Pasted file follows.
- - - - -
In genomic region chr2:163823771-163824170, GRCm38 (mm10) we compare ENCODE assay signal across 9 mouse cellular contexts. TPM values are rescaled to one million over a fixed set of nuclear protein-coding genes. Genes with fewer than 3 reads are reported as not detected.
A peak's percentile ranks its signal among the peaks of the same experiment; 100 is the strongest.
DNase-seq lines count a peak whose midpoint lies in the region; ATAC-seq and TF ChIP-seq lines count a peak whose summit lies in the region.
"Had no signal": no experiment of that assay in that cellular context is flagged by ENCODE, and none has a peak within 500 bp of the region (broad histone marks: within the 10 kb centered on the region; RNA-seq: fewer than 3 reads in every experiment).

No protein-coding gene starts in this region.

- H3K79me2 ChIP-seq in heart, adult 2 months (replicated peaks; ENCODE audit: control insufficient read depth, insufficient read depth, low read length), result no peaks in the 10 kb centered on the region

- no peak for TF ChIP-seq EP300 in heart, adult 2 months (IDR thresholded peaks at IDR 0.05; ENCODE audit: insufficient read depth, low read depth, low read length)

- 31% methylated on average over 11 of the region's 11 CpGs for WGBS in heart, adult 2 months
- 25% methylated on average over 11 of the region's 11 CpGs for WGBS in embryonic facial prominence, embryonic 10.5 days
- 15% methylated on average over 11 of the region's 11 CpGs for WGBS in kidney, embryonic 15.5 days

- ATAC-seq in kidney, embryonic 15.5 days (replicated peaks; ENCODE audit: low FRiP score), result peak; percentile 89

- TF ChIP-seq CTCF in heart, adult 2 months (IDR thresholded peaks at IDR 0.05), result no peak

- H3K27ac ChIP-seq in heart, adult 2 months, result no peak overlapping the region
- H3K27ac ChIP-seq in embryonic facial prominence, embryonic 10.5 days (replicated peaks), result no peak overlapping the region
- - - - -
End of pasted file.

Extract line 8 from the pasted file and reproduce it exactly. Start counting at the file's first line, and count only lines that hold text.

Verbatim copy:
- 31% methylated on average over 11 of the region's 11 CpGs for WGBS in heart, adult 2 months